Prime fact about these agreements was that since the manufacturers who belonged to the Guild did business chiefly in dresses priced not lower than $16.75 wholesale, the protection of styles did not extend to lower-priced dresses. Business mortality in the higher-price field was soon diminishing, and more & more manufacturers began to do their own designing, confident that style piracy had been effectively outlawed.
For some time conscientious retailers had been returning dresses to manufacturers in the $10.75 category, alleging copies in violation of Guild rules. A number of manufacturers of these dresses, hitherto generally committed to copying higher priced dresses for a good proportion of their styles, decided that it was time to originate. They accordingly began to register their dresses with the Guild and were admitted, not as full-fledged members but as affiliates.
It is probably a mistake to make too much of a contemporaneous account from a weekly news magazine, but for the more-property-rights-equals-more-innovation crowd—a group of which I am usually a member—you couldn’t ask for much more. Raustiala and Sprigman doubt that the fashion industry actually wants stronger property rights, but the Guild’s efforts certainly suggest that a higher-IP regime was desired by high-end designers. That of course wouldn’t tell us that moving to that regime would have been good for all of us—social optimality—but that point seems like a counter-example to the paper’s claim that copying doesn’t hurt originators. The Guild’s behavior suggests that they thought that it did (whether it actually did of course is a different matter, but I don’t understand the paper’s discussion of Fashion Originators’ Guild of America v. FTC to take on that question).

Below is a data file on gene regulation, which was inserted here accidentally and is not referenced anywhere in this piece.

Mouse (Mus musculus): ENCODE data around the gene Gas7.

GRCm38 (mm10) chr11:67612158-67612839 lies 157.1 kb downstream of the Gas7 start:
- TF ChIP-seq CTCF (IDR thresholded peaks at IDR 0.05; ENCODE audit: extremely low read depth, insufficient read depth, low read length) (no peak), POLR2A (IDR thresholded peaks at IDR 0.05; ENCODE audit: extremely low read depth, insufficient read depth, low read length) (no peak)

The Time account provides a readily-accessible window into the fashion design practices of the mid-1930s. It suggests that copying was rapid—at least within a particular location such as New York City. It also suggests that the Guild’s effort at property-making was pushing firms out of the copying business and into the design business. And we could undertake a more serious study of these design practices by looking at Proquest’s historical newspapers database. I usually read the stories when I read old copies of The New York Times, but the ads may be a better way to assess fashion innovation and imitation, though it will take someone with a better eye than I have to undertake that study.
II. Fashion Durability and Style Commitments
After the Supreme Court’s 1941 decision, the Originators’ Guild could no longer operate as it had before, and we should have expected an increase in copying. But World War II intervened, and as resources shifted to support the war effort, fashion piracy ceased to be an issue. But by 1947, fashion piracy and legislation to deal with it was back on the table. The industry was far from unified in its views, as the New York Times reported on July 22, 1947. Maurice Rentner, the former head of the Originators’ Guild, pressed for legislation modeled on French law, which protected designs for six months. But Leon Bendel Schmulen of Henri Bendel demurred arguing that “[b]y the time a design of ours is copied in the cheaper dress lines, it’s probably time for it to go.”5